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Fair Courts Update: Judge Jackson’s SCOTUS confirmation hearings begin Monday

This Fair Courts Update highlights Senate confirmation hearings for Judge Ketanji Brown Jackson, Justice Clarence Thomas’s remarks on court packing, proposed changes to the judicial selection process in Kansas, and more.

Published: March 24, 2022

Senate Sched­ules Confirm­a­tion Hear­ings for Judge Ketanji Brown Jack­son

On March 14, the Senate Judi­ciary Commit­tee announced Judge Ketanji Brown Jack­son’s confirm­a­tion hear­ings will begin on Monday, March 21 and end on Thursday, March 24. Since her nomin­a­tion, Jack­son has been meet­ing with senat­ors from both parties, and both the White House and Senate Judi­ciary Chair Dick Durbin have said they hope to win over some Repub­lican votes.

Jack­son has been confirmed by the Senate on a bipar­tisan basis three times—­most recently last year, when she was confirmed to the U.S. Court of Appeals for the D.C. Circuit with the support of three Repub­lic­ans: Susan Collins, Lisa Murkowski, and Lind­sey Graham. Collins recently met with Jack­son and called the meet­ing “lengthy and very product­ive,” while Graham declared “the radical Left has won” in response to her nomin­a­tion. Murkowski has not yet met with Jack­son, however, she said “this is a differ­ent game” than the previ­ous confirm­a­tion hear­ings.

To date, Jack­son has been endorsed by 59 former Justice Depart­ment offi­cials, 86 Repub­lican and Demo­cratic former attor­neys general, retired conser­vat­ive judges J. Michael Luttig and Thomas B. Grif­fith, and the Inter­na­tional Asso­ci­ation of Chiefs of Police, among others. If confirmed, she would be the first Black woman and public defender on the Supreme Court.

Justice Clar­ence Thomas Criti­cizes Expand­ing the Court, “Cancel Culture”

Speak­ing at an event hosted by the found­a­tion of former Repub­lican U.S. Senator Orrin Hatch on March 11, Supreme Court Justice Clar­ence Thomas asser­ted that propos­als to “pack or stack” the Court would threaten the insti­tu­tion’s legit­im­acy.

At the event, Thomas also critiqued “cancel culture,” saying, “partic­u­larly in this world of cancel culture and attack, I don’t know where you’re going to learn to engage as we did when I grew up.” He contin­ued, “If you don’t learn at that level in high school, in gram­mar school, in your neigh­bor­hood, or in civic organ­iz­a­tions, then how do you have it when you’re making decisions in govern­ment, in the legis­lature, or in the courts?”

He also discussed the medi­a’s portrayal of his wife, Ginni Thomas, who has come under increased scru­tiny for her polit­ical activ­ism and work with conser­vat­ive groups that file amicus briefs in cases before the Court. While Thomas did not address the contro­versy directly, nor the calls for him to recuse himself from cases that relate to his wife’s work, he said his wife “is a good person” and called the media “the tawdry people.”

Kansas Lawmakers Advance Propos­als to Elim­in­ate Judi­cial Nomin­at­ing Commis­sion

On March 9, the Kansas Senate Commit­tee on Judi­ciary approved two proposed consti­tu­tional amend­ments that would change the way the state chooses its high court justices.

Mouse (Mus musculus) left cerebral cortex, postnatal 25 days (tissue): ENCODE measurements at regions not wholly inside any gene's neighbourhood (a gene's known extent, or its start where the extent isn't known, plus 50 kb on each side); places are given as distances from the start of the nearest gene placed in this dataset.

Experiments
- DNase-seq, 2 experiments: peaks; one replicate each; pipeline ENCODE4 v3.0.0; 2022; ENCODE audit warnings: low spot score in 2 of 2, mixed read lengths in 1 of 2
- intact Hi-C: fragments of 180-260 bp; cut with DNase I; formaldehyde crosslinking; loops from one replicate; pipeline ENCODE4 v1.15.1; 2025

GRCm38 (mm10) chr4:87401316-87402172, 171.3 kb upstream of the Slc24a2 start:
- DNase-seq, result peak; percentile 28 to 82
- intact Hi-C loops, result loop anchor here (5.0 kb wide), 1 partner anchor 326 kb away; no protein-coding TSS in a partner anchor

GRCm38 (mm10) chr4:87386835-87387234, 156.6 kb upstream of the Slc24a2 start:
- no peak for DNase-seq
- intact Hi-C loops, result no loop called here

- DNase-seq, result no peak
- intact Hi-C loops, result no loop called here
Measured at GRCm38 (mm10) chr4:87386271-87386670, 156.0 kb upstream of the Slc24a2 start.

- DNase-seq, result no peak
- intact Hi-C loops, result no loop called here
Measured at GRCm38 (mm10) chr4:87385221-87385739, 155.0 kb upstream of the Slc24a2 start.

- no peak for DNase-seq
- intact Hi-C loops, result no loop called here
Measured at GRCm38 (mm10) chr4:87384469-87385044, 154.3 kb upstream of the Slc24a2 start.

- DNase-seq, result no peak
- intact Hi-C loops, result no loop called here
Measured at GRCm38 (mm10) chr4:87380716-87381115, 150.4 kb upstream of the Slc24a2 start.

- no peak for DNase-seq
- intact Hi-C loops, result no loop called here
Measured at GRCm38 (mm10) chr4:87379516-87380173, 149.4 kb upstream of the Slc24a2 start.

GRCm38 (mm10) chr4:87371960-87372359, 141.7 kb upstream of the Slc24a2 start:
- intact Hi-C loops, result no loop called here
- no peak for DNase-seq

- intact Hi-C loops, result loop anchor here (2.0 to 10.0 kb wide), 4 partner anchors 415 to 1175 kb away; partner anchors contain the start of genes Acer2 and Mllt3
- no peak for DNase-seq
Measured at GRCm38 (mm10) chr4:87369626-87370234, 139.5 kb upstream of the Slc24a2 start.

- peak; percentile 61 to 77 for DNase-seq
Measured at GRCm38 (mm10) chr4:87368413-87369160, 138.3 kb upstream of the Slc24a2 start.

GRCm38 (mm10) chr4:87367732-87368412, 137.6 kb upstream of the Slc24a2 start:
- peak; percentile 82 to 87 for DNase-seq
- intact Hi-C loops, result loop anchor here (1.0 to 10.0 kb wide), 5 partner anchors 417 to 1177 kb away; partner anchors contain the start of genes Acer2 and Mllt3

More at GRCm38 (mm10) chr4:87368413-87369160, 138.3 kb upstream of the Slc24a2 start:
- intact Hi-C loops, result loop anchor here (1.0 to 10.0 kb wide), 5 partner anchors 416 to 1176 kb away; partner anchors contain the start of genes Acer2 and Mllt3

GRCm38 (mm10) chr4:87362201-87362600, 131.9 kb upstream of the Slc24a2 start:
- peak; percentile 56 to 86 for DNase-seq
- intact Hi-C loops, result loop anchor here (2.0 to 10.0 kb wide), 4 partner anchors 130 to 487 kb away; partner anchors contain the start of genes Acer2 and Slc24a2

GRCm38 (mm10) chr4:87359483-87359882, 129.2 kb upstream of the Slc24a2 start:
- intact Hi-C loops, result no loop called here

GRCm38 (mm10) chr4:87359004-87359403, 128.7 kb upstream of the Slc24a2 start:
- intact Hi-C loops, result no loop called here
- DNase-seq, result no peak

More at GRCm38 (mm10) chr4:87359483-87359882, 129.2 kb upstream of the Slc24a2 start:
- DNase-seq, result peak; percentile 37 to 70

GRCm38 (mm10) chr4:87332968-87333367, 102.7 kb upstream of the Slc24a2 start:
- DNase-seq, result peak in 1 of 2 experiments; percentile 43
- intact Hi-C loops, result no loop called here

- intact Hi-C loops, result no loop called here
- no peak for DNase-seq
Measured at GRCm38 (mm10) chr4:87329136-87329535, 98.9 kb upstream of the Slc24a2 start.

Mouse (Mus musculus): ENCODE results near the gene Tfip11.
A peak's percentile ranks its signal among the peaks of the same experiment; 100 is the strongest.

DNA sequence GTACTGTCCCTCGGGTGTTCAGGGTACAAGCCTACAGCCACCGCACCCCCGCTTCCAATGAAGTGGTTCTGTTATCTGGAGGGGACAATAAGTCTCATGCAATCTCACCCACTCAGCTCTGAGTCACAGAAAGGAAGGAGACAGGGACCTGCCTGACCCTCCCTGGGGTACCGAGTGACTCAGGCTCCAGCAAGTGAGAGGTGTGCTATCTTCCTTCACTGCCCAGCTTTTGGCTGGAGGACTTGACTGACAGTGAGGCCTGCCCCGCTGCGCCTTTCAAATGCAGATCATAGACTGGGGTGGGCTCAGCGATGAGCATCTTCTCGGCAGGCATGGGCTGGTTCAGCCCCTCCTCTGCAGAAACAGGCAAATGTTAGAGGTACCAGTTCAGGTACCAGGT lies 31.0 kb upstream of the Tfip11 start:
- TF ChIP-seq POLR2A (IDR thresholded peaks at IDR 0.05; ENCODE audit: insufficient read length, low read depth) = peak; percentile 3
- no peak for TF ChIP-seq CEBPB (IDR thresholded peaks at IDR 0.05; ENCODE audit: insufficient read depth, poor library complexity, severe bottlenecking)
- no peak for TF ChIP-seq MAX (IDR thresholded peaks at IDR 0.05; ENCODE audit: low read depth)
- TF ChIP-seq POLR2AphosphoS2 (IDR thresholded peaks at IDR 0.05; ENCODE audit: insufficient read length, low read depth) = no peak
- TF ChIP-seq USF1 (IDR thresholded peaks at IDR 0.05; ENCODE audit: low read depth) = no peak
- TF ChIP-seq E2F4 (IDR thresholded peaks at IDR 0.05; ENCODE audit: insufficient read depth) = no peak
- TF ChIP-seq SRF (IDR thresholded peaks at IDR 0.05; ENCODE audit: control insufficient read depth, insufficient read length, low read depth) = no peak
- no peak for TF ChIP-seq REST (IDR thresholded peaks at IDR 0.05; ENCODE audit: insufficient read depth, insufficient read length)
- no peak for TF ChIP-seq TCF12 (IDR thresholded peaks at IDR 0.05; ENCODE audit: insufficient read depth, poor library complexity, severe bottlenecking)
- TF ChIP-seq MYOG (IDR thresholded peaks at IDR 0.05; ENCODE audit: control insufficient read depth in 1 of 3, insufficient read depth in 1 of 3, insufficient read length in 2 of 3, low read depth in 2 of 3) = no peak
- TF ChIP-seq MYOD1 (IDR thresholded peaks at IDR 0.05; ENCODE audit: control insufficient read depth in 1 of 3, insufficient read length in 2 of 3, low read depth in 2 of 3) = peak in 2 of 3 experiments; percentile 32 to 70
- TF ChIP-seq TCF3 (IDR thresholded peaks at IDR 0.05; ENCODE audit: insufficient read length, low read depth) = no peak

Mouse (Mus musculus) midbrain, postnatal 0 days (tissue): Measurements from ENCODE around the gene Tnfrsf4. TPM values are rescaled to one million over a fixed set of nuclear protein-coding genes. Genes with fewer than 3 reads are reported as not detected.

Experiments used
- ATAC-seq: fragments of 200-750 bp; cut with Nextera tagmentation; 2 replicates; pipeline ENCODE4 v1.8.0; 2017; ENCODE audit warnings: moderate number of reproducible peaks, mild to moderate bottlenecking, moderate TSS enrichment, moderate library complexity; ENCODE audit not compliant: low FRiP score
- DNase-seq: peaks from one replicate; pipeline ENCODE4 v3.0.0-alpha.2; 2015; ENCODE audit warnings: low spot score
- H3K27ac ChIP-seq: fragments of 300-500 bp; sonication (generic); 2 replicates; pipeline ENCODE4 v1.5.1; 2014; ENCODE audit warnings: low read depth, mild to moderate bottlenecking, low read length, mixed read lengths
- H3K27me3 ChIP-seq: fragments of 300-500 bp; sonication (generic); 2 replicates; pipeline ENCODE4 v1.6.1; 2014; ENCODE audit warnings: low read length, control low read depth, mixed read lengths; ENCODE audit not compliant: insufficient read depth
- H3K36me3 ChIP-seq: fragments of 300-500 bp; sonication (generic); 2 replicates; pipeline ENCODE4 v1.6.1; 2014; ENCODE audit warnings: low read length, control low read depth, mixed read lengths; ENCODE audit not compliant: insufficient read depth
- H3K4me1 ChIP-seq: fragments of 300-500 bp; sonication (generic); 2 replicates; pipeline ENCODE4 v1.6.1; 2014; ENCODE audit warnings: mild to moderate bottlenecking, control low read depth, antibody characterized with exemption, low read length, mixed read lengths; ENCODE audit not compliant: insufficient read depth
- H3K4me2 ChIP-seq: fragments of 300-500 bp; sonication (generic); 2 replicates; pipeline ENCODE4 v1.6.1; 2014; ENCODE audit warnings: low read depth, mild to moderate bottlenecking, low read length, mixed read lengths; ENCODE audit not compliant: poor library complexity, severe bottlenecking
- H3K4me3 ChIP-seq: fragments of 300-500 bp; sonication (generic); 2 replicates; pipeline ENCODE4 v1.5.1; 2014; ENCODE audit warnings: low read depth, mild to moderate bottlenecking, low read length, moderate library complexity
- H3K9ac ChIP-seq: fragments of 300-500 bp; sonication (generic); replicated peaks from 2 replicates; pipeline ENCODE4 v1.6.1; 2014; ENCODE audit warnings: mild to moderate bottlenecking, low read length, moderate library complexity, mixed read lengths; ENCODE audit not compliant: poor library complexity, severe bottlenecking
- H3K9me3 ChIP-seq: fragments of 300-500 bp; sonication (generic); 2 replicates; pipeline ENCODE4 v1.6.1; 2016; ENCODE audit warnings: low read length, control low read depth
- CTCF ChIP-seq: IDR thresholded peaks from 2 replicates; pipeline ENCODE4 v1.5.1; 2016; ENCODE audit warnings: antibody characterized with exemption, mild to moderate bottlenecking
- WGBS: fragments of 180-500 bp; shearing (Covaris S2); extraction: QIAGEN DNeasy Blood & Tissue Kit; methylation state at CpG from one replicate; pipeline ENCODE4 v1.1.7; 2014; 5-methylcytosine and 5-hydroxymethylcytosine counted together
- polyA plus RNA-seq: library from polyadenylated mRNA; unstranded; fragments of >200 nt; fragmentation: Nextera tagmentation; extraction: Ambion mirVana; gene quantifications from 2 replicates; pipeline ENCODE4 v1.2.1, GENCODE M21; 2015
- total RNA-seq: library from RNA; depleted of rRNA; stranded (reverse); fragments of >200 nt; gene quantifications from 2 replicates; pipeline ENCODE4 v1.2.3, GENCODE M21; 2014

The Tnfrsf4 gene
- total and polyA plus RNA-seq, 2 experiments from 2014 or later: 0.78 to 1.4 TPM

Currently, justices are nomin­ated by the state’s judi­cial nomin­at­ing commis­sion, which recom­mends three candid­ates to the governor to choose from for appoint­ment. Both amend­ments would elim­in­ate the commis­sion; however, one amend­ment would have voters elect justices in statewide partisan elec­tions, while the other would give the governor the power to directly appoint justices, subject to the state senate’s confirm­a­tion.

Kansas’s current system for choos­ing appel­late court judges was adop­ted in response to a 1956 scan­dal in which an outgo­ing governor resigned his posi­tion after losing re-elec­tion and was imme­di­ately appoin­ted to the state’s supreme court by the acting governor, accord­ing to the Topeka Capital-Journal.

Repub­lican legis­lat­ors have considered similar propos­als in the past, and the propos­als considered this year are occur­ring at a time when the Kansas Supreme Court is expec­ted to hear lawsuits chal­len­ging the legal­ity of the state’s new congres­sional maps drawn by Repub­lic­ans.

Maine Governor Nomin­ates First Black Judge to State’s Highest Court

On March 7, Governor Janet Mills nomin­ated Judge Rick Lawrence to fill a vacancy on Maine’s highest court. Lawrence, who currently serves as Deputy Chief Judge of Maine’s District Courts, will replace Justice Ellen Gorman, who announced her plans to retire in Janu­ary 2021. If confirmed, Lawrence would be the first Black justice to sit on the Maine Supreme Judi­cial Court in its 202-year history, accord­ing to the Port­land Press Herald. His nomin­a­tion will need to be approved by the state legis­lature’s Joint Stand­ing Commit­tee on the Judi­ciary and the state Senate.

Bren­nan Center analysis finds that as of April 2021, Maine was one of 22 states in which no high court justices publicly identify as a person of color, includ­ing in 11 states where people of color make up at least 20 percent of the popu­la­tion. The Bren­nan Center’s Alicia Bannon spoke with the Port­land Press Herald about diversity on the court, saying, “it really builds public confid­ence in the judi­cial system, so every­body that’s step­ping through the court system sees a judi­ciary with members who reflect the diversity of all the communit­ies that are being impacted by the decisions the court makes.”